Once the smart dark brown briefcase, stamped with the mark "Province of British Columbia," carried important papers of a B.C. Cabinet Minister.
Years later, handed down from father to son, the briefcase is a little worn but well loved, adorned with stickers and filled with business papers for a certain local pizza joint.
Now the briefcase is starting to fill up with documents related to Novembers municipal elections.
James Hyndman, the "Buster" of Busterinos Pizza, announced he is entering the mayors race, and following his fathers footsteps in a life of public office.
Candidly the 35-year-old Hyndman admits that he would not be running had Busterinos not gone under recently.
"I couldnt live with myself if I didnt speak out," he said.
He is speaking on behalf of other independent business owners in Whistler who are enduring an economy which has seen the bottom fall out of the market in the last year.
First it was Ulis in Creekside, then Best Sellers in the village. Now its Busterinos.
Hyndman thinks he is leading the "tsunami wave" of some really tough economic times ahead. Its time to reverse the tide he said.
"Were not reacting quickly and swiftly enough," he said.
Part of the blame, he said, lies with the absentee commercial landlords in the village, who got into the market in the boom times of the 80s but who arent around now to see whats happening to the town. Hyndman calls it a "fiefdom."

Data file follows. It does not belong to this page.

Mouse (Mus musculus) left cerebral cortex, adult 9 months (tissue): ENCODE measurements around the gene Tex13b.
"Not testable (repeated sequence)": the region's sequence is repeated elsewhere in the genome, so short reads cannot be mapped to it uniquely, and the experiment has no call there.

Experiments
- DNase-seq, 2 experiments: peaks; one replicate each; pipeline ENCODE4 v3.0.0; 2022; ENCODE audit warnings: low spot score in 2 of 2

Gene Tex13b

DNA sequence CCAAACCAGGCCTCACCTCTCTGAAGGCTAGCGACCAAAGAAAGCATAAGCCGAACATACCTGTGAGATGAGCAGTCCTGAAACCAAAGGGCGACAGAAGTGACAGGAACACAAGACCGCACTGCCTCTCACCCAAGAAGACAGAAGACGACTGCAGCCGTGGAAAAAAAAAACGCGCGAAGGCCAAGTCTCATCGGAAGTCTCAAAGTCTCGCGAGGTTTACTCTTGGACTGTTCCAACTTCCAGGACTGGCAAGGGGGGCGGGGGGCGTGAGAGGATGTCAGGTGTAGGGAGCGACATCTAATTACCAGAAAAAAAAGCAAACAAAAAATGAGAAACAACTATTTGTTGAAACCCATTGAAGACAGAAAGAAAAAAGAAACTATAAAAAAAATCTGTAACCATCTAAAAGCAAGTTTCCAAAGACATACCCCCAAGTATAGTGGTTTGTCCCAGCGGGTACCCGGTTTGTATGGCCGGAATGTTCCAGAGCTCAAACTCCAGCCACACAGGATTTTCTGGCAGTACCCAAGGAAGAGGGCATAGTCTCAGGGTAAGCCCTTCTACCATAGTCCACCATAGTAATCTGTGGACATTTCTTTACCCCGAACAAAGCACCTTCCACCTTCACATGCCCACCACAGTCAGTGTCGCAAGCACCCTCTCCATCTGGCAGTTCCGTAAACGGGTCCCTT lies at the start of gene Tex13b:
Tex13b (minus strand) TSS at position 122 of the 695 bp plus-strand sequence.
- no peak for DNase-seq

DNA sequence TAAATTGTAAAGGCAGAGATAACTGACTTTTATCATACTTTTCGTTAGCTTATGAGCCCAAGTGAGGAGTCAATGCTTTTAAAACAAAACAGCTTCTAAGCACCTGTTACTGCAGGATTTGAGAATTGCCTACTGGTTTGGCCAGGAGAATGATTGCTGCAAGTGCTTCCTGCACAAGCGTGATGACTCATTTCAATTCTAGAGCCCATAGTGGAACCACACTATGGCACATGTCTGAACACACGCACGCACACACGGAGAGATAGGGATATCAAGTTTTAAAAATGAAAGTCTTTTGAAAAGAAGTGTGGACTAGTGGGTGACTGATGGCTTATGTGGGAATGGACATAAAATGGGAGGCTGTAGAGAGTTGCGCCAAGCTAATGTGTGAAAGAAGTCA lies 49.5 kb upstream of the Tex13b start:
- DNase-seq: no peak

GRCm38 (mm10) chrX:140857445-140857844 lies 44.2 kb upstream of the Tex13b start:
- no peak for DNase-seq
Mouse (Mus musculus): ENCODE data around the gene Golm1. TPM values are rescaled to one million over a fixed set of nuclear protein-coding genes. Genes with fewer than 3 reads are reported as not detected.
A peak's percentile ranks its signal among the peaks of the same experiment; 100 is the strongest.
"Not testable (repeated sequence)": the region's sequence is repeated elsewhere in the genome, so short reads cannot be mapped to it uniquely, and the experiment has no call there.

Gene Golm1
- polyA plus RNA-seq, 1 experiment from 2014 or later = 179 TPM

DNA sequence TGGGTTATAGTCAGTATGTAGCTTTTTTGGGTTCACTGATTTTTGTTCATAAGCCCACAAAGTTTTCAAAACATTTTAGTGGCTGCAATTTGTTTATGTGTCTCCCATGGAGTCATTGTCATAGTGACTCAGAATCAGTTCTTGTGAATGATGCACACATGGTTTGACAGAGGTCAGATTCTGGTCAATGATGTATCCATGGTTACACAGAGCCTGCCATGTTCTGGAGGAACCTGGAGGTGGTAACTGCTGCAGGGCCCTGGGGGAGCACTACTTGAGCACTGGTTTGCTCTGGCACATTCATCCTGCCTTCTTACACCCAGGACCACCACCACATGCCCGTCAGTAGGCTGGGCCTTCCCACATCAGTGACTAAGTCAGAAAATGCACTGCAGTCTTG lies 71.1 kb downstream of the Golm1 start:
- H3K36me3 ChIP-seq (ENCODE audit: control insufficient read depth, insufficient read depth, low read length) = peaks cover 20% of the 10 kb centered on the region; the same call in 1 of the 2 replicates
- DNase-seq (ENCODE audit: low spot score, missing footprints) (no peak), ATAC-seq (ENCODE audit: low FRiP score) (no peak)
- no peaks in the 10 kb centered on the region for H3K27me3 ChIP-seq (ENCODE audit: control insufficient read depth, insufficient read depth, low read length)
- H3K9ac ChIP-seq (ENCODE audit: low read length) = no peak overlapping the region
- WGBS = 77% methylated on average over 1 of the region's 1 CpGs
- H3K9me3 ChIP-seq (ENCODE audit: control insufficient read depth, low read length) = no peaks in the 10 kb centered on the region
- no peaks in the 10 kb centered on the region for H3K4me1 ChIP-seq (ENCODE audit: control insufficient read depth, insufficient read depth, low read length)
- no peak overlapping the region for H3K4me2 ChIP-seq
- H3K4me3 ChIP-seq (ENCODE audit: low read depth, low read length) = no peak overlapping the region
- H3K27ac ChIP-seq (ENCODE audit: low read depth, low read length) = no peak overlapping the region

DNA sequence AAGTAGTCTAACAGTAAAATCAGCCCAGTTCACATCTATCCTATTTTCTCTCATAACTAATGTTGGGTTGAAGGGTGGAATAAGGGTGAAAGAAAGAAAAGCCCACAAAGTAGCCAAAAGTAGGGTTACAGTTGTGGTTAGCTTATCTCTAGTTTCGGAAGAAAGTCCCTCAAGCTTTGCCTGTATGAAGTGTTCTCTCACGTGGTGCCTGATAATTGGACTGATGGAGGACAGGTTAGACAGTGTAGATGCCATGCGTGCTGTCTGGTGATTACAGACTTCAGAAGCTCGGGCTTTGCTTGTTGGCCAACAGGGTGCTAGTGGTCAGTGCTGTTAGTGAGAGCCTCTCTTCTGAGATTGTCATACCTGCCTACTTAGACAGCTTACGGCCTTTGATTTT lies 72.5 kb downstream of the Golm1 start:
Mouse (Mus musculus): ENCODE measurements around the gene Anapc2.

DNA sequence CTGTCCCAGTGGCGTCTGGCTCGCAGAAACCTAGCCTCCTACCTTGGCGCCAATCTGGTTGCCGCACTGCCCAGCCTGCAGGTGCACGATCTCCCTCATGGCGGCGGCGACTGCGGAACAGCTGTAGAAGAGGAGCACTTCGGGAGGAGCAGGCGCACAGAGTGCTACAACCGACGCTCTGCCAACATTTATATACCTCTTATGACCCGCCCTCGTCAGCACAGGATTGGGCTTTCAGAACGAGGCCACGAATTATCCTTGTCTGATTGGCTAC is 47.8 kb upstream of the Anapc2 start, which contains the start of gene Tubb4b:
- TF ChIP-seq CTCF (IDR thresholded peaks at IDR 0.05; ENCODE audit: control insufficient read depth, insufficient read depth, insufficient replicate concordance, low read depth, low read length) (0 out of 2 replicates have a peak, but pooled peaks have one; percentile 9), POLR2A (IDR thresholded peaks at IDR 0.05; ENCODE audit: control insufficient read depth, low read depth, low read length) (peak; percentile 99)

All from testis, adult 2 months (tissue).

The landlords, he said, would rather let a spot sit vacant in the village and lose money than be the first to break ranks and lower the rents. His answer is annual meetings where the landlords and other stakeholders gather together to hash out the problems.
From his six years behind the counter at Busterinos, first in Pemberton and then three years later in Whistler, and from his years of ski racing here throughout his teens, Hyndman said he has a strong understanding of this town. He doesnt call it a community yet.
"Were a town or a resort but were far from a community," said Hyndman, who lives in Squamish.
A community, he said, offers its residents everything they need to live in that spot. Its not sustainable to spend one day a month traveling to Vancouver to stock up on staples.
Thats one of the reasons he supports putting London Drugs in the village. And once there, hes convinced the local independent business owners will see an increase in business with more foot traffic in town.
Hyndman also said a "community" wouldnt allow the residents of Eva Lake Village to foot the staggering costs of their sinking buildings alone. As mayor he would ensure those repair costs would be shared by all taxpayers.
"Were not a community when you let Eva Lake flap, because it could happen to anyone," he added.
On a personal note Hyndman said he has the skills it takes to be a leader at municipal hall. He brings discipline, learned from his ski racing days. He brings the knowledge of business, running a company and managing employees and hes proud to say he had a low employee turnover.
He has the ability to lead and use common sense and he often thinks back to the pioneers who broke trail here Myrtle Philip and Franz Wilhelmsen.
"This isnt rocket science," he said.
Hyndmans father Peter was the minister of consumer and corporate affairs under the Bill Bennett government from 1981-1983.
Hyndmans announcement brings more competition for mayoral candidates Nick Davies and Ted Nebbeling.
Meanwhile, four candidates have declared their intentions to run for council. They are Marianne Wade, Gordon McKeever, Tim Wake and Bob Lorriman.